OTT: Do we need a Censor Board for this?



“Without censorship, things can get terribly confused in the public mind” – William Westmoreland. Mahatma Gandhi’s anecdote about three monkeys is probably familiar to all of us. The first depicts “we should not see evil”, the second depicts “we should not hear bad”, and the third depicts “we should not say bad”. The conclusion of the story is that our behavior and overall personality are heavily influenced by these three senses. The more we see or hear unpleasant things, the more likely we are to say or do horrible things. I’m here to remind you all about this story in light of the recent debate around the “Code of Conduct for OTT”.

First and foremost, we must comprehend ‘over-the-top’ web platforms, sometimes known as OTT has come to imply in recent years. BigFlix was the first OTT platform in India, launched by Reliance Entertainment in 2008. By 2015, the Indian market had attracted a slew of new OTT players. The country’s media and entertainment industry is currently served by OTT, as well as other digital media platforms. OTT broadcasts via the internet and reaches its large audience directly to their homes and smartphones. It is frequently overlooked as the country’s media and entertainment industry’s future due to its popularity, affordability, and accessibility. All video-on-demand content, audio content, messaging, and internet-based telephone services are included in OTT. However, OTT is more commonly used to refer to video streaming via the internet to the end user. Some OTT platforms require a paid subscription, while others are partially or totally free to users. Its distinct characteristics, such as uniqueness, affordability, accessibility, and compatibility, contribute to its general widespread appeal. Netflix, Zee5, Amazon Prime Video, Hotstar, and Voot are among the most popular OTT platforms in India. They all show a variety of local and foreign entertainment shows, cartoons, sports, and so on.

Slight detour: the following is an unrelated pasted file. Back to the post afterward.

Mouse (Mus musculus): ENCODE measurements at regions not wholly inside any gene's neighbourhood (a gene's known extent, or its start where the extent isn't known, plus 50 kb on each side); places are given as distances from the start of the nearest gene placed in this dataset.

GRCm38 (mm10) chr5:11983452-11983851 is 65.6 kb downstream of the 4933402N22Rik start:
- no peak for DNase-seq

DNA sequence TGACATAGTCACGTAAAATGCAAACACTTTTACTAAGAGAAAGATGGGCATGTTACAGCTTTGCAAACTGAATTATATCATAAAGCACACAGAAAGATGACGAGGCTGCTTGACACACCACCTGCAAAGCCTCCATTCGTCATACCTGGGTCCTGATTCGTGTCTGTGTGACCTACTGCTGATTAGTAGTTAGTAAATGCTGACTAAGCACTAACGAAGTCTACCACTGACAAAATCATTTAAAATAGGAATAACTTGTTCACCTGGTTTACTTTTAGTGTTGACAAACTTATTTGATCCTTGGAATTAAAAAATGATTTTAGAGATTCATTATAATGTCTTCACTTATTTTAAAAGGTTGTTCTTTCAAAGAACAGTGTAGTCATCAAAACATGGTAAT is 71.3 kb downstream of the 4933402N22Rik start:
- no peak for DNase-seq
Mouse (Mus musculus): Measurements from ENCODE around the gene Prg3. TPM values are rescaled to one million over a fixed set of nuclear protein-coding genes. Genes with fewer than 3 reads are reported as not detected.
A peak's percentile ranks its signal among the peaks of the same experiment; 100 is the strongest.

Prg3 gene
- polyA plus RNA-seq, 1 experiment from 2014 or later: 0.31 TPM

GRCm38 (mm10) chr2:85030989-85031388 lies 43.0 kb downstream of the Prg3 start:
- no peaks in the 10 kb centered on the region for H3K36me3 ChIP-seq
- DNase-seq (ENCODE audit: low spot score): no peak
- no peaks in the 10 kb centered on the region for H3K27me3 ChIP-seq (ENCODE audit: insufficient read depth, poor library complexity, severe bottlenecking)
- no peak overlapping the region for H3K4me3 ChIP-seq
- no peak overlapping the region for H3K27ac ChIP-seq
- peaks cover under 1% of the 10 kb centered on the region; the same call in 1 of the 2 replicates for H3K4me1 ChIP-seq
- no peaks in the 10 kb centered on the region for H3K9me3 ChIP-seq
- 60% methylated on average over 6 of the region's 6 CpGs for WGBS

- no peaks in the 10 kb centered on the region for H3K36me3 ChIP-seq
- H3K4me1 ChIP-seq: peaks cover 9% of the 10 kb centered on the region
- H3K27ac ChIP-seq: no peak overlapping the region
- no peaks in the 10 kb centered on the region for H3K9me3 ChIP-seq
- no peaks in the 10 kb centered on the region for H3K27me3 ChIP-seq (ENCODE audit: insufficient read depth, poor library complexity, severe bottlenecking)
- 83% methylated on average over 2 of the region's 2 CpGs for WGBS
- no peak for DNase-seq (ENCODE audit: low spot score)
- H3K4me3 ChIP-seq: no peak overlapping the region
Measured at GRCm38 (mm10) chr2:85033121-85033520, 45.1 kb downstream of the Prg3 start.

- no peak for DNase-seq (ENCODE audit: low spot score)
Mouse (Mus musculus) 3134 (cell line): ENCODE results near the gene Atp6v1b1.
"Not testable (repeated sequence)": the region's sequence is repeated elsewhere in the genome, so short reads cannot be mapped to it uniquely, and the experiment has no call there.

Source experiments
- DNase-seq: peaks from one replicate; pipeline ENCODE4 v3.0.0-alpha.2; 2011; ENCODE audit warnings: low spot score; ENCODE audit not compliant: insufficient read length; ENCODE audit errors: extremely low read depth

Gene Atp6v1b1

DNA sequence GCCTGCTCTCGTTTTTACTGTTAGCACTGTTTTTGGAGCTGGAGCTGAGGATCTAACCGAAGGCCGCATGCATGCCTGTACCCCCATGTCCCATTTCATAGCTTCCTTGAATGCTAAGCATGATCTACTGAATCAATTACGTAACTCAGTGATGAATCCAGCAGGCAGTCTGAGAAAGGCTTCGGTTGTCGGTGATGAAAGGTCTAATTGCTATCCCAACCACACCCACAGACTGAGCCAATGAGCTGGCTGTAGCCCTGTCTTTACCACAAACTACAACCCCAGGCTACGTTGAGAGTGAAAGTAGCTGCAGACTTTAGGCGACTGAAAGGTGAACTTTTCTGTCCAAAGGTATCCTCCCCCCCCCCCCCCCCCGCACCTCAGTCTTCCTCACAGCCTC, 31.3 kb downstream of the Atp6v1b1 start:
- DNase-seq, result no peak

Understanding Indian Audience:


In terms of culture, language, faith, and belief, India is an extremely diverse country. Indians still have a large family set-ups and prefer to spend their leisure time with family and friends. As a result, the Indian media and entertainment business began with film and television as key contributors, with both of these categories being controlled and regulated by either the government or a separate censorship board. The motive is to identify and filter any offensive or inappropriate content in accordance with Indian societal needs. Abusive language, sex, voilence, or any other sort of vulgarity might be included in this insensitive and inappropriate content. The content was censored based on two assumptions: First and foremost, Indian families primarily consume entertainment with one another (preferably in joint families). Second, certain types of content or visuals are not appropriate for certain age groups, genders, or relationships, according to Indian culture. Extreme violence scenes, for example, are not suitable for females or little children. Alternatively, some intimate scenes might not be suitable to view with parents or siblings. As a result, any entertainment or media broadcast needs to be censored by responsible authority.